The Case for Sleep Medicine
By GAYLE GREENE
The risks of sleeping pills are real, as I well know, having taken them for three decades. But so are the risks of chronic sleep loss. As the pioneering sleep scientist William Dement has argued, sleep is “the most important predictor of how long you will live — perhaps more important than smoking, exercise or high blood pressure.”
Sleep deprivation ratchets up the stress system, leaving you more susceptible to even relatively mild sources of strain. When University of Chicago researchers led by Eve Van Cauter deprived young, healthy people of a few hours of sleep for six nights, they produced in them the hormonal profiles of much older people: higher levels of stress hormones and lower levels of growth hormone (essential to cell repair). The study’s participants developed hormonal imbalances conducive to weight gain and levels of insulin resistance like those of people with diabetes.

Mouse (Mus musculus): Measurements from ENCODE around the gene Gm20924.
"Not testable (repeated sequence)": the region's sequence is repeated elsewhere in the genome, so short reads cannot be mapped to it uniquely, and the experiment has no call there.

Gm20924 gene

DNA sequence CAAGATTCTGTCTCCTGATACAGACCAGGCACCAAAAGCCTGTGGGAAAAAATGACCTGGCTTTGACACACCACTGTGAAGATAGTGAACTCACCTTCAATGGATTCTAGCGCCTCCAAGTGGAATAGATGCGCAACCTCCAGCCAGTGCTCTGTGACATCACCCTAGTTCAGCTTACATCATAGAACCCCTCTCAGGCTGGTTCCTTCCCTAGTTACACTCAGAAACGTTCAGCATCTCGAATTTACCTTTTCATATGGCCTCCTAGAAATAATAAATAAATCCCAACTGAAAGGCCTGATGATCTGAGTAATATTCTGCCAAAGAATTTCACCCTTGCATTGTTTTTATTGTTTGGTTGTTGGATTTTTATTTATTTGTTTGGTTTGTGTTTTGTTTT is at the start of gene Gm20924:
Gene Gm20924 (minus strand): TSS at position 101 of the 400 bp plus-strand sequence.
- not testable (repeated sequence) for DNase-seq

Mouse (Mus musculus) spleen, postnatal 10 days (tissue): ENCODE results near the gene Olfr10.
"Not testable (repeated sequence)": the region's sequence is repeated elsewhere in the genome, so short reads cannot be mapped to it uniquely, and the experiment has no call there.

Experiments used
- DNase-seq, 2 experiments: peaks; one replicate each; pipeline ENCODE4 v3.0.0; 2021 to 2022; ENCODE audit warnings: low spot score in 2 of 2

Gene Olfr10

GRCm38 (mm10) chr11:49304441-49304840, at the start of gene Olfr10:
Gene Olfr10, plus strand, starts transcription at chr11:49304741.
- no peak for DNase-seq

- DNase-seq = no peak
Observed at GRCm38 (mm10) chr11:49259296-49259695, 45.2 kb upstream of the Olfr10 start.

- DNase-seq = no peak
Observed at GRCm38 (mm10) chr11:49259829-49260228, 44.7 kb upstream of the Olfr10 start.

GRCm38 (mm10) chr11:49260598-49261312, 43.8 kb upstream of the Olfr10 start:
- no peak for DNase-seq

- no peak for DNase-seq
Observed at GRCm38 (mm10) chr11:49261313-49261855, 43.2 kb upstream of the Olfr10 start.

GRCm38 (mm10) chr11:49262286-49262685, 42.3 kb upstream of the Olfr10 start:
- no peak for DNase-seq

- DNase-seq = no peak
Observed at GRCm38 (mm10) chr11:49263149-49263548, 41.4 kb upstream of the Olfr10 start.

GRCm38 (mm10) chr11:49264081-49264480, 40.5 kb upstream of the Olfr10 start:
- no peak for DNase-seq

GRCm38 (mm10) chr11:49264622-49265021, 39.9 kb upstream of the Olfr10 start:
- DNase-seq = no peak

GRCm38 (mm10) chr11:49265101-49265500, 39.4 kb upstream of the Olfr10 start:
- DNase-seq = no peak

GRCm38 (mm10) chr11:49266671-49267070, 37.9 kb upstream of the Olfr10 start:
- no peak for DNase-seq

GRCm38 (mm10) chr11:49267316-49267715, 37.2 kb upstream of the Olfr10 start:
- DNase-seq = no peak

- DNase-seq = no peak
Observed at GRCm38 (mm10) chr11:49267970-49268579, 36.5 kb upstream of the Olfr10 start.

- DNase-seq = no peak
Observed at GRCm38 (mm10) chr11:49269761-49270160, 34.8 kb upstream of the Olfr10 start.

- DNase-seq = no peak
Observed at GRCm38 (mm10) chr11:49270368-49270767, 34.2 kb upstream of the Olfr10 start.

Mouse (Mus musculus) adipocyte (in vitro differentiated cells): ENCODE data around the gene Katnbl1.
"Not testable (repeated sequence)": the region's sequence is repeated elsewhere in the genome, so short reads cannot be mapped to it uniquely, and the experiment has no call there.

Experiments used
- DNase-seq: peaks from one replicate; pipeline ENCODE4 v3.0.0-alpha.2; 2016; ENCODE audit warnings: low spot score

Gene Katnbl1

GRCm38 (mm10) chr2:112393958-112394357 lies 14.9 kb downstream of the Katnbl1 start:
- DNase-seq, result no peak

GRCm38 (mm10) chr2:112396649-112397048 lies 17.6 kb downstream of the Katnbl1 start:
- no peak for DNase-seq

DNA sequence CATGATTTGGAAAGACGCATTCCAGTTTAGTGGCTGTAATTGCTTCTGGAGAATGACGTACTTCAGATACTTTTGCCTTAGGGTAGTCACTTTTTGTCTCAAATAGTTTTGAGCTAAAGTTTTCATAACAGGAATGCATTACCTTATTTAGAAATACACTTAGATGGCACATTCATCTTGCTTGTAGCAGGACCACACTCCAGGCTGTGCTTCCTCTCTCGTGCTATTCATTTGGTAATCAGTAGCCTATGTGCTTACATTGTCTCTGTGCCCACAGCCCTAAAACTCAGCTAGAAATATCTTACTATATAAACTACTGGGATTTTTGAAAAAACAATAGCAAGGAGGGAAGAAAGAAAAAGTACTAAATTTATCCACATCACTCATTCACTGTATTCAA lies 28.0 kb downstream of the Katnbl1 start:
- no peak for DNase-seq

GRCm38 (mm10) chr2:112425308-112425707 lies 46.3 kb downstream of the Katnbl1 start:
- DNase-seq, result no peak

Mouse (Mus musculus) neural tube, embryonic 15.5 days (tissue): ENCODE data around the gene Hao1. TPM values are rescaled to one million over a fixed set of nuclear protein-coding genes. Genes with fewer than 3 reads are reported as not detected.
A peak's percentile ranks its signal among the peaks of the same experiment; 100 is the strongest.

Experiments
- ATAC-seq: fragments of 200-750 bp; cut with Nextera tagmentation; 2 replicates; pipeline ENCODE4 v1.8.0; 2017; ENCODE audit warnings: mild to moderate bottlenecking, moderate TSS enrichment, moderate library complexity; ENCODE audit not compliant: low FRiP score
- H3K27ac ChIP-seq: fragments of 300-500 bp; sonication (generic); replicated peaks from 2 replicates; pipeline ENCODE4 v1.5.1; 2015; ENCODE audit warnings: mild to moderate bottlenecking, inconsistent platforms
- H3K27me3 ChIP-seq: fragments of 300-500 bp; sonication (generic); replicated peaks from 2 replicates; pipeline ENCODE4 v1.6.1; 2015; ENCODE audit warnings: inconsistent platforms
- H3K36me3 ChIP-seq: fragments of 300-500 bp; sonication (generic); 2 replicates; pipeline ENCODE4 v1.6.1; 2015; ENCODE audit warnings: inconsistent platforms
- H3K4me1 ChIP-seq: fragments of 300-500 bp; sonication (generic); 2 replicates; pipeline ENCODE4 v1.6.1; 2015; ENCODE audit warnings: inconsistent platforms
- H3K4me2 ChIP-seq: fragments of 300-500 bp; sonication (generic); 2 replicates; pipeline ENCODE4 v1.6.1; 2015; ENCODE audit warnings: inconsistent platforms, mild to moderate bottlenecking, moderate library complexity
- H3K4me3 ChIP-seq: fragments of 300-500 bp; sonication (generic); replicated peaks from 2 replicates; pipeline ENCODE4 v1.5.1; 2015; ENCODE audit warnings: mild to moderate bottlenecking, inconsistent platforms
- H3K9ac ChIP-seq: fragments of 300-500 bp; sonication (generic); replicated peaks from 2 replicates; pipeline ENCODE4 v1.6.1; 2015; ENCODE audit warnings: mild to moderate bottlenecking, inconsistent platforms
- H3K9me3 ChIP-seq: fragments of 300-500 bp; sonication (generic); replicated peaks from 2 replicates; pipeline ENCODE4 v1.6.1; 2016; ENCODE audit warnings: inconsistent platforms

Loss of sleep also compromises immune resistance and leaves you more vulnerable to everything from the common cold to cancer. In a University of Chicago study led by Karine Spiegel, participants whose sleep was restricted to four hours a night for six nights had, when vaccinated for influenza, less than half the immune response of those who had slept well. Michael Irwin and colleagues at the University of California, Los Angeles found that even modest sleep loss — only one night, between 3 and 6 a.m. — significantly reduced white blood cell activity, a crucial line of defense against infection and cancer.